Thursday, June 30, 2011



The other year workers in Ontario and Newfoundland were "treated" to an exhibition of just how hard hearted and tight fisted the international mining giant Vale is. But Canada and Brazil are only two countries that figure in the global assets of the company. In Colombia Vale goes even further in its disdain for workers and democracy. Here's a petition from the online labour solidarity site Labour Start asking people to protest Vale's tactics in Colombia.

Colombia: Tell Vale no more union busting
As if it wasn’t hard enough for unions to operate in Colombia, now Vale wants to make it harder. Workers at global giant Vale’s El Hatillo coal mine in Colombia recently organized with the union SINTRAMIENERGETICA and presented modest bargaining demands. Rather than negotiate, Vale has attempted to dictate the process by which the union formulates its demands. Vale supervisors have threatened every worker with dismissal unless they renounce the union. Vale’s superintendent locked one union supporter in his office and threatened him to the point that the supporter showed symptoms of a heart attack and was hospitalized in serious condition. The majority of workers at El Hatillo are subcontracted which also limits their right to organize.


The Letter:

Please go to this link to send the following message to the President of Colombia and the Vale management:

Dear Colombian President Juan Manuel Santos and Vale Colombia CEO Zenaldo Olivera,

We demand that you respect the fundamental rights of workers employed at Vale’s El Hatillo coal mine in Colombia. Vale must cease its obstruction tactics and threats. It must recognize the union that these workers have organized with, SINTRAMIENERGETICA, and negotiate in good faith. The Government of Colombia must ensure that the fundamental rights of workers employed at Vale and those of all other Colombian workers are respected. Specifically, the Government must ensure that companies cannot use cooperatives or other subcontracting arrangements to deprive workers of their basic rights.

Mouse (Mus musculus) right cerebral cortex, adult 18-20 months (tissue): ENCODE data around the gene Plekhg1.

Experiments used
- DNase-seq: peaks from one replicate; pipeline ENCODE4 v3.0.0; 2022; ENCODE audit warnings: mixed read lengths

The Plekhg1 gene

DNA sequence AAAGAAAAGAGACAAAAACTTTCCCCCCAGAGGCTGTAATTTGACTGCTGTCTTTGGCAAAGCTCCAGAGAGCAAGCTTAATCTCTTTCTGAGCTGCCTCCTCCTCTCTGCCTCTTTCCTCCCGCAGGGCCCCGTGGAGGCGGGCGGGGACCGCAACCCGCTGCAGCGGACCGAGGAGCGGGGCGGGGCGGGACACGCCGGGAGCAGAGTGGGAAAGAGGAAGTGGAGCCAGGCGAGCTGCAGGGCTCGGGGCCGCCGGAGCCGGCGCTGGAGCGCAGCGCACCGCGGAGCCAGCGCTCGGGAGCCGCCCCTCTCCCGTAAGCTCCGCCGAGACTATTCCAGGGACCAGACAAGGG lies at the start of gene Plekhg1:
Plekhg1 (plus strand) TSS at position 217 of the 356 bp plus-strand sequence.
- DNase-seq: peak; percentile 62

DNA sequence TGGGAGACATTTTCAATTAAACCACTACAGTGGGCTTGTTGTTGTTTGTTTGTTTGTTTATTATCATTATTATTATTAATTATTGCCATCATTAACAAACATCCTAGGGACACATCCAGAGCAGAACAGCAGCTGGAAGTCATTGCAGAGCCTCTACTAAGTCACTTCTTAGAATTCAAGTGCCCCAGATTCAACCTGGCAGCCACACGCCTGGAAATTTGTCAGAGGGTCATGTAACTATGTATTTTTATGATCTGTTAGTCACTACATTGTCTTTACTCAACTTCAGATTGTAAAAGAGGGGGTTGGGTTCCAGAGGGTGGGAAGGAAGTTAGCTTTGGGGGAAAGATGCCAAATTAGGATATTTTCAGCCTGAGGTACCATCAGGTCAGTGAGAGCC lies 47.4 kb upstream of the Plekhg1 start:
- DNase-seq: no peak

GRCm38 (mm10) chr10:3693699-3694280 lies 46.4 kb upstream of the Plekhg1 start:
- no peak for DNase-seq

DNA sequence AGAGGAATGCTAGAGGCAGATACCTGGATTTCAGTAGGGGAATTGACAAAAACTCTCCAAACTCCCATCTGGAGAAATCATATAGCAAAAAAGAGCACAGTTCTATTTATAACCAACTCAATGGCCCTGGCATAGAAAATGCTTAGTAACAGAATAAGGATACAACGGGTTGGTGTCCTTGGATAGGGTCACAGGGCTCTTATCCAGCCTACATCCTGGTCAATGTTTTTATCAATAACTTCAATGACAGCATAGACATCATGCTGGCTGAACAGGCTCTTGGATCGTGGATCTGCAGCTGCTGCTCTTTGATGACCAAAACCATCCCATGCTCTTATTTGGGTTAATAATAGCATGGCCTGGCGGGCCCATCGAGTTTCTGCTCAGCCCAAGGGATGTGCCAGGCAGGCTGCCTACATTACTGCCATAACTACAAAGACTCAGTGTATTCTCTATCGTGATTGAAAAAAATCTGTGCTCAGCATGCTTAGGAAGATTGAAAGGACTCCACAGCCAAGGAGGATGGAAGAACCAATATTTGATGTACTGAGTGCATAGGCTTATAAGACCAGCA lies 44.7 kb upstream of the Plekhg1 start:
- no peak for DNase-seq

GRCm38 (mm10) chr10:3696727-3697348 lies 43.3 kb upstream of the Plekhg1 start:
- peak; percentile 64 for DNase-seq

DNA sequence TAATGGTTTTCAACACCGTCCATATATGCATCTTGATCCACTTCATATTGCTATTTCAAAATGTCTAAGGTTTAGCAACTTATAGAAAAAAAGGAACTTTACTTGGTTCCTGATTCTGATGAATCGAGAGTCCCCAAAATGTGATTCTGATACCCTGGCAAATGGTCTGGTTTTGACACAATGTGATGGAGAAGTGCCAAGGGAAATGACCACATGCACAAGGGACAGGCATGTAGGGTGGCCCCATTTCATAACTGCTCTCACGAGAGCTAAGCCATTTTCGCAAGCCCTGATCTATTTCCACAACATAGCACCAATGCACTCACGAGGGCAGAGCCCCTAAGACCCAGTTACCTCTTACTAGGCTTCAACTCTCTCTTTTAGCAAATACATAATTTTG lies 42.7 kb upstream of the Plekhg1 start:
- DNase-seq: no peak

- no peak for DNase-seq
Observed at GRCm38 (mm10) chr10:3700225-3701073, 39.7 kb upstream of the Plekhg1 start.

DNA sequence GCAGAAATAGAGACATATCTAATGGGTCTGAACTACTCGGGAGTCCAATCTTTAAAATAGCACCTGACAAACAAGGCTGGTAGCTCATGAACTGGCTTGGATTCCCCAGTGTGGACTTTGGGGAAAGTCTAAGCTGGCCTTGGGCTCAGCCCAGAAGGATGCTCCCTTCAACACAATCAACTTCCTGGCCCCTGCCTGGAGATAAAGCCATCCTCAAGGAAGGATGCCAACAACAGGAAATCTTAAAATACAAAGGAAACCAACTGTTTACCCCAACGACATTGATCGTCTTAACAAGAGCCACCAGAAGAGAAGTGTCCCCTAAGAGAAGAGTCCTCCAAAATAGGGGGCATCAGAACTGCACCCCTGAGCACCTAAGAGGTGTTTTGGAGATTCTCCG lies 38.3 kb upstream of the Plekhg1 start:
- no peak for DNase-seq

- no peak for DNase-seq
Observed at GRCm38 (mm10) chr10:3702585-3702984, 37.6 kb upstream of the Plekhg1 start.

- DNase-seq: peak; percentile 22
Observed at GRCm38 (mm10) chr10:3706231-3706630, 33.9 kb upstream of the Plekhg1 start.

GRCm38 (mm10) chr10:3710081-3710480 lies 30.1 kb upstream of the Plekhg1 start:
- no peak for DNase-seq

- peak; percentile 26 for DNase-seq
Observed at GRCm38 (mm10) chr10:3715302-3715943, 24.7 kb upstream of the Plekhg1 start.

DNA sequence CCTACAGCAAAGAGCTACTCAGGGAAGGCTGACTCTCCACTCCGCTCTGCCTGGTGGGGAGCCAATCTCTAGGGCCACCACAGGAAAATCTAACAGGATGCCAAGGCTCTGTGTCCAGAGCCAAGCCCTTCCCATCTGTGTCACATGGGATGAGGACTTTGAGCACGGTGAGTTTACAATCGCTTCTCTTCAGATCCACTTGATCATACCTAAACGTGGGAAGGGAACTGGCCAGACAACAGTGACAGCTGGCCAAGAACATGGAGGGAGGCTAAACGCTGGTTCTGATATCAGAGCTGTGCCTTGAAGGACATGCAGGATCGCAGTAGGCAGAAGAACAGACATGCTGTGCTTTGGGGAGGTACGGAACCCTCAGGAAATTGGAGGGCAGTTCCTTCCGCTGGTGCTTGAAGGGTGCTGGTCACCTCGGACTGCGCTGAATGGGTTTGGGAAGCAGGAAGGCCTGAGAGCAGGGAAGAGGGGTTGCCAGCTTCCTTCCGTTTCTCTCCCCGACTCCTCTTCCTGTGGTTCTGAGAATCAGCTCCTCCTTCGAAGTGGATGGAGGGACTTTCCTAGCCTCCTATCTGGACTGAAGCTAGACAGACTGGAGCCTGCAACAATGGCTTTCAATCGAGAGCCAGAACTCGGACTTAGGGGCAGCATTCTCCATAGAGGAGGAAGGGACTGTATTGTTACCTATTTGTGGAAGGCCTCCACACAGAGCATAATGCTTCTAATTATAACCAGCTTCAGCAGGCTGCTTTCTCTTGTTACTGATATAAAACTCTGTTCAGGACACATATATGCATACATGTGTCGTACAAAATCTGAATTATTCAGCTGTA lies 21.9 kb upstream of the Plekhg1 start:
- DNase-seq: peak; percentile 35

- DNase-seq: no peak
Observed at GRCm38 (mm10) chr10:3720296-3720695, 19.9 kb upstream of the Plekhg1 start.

Tuesday, June 21, 2011



Today is the summer solstice, the beginning of summer. Here's an article that tells what it all about.

Summer solstice

From Wikipedia, the free encyclopedia
This article is about the Earth's axial tilt.
Diagram of the Earth's seasons as seen from the north. Far left: summer solstice for the northern hemisphere. Front right: summer solstice for the southern hemisphere.The summer solstice occurs exactly when the Earth's semi-axis in a given hemisphere is most inclined towards the sun, at its maximum tilt of 23° 26'. Though the summer solstice is an instant in time, the term is also colloquially used like Midsummer to refer to the day on which it occurs. Except in the polar regions (where daylight is continuous for many months), the day on which the summer solstice occurs is the day of the year with the longest period of daylight. The summer solstice occurs in June in the Northern Hemisphere north of the Tropic of Cancer (23°26'N) and in December in the Southern Hemisphere south of the Tropic of Capricorn (23°26'S). The Sun reaches its highest position in the sky on the day of the summer solstice. However, between the Tropic of Cancer and the Tropic of Capricorn, the highest sun position does not occur at the summer solstice, since the sun reaches the zenith here and it does so at different times of the year depending on the latitude of the observer.[1] Depending on the shift of the calendar, the summer solstice occurs some time between December 21 and December 22 each year in the Southern Hemisphere, and between June 20 and June 21 in the Northern Hemisphere.[2]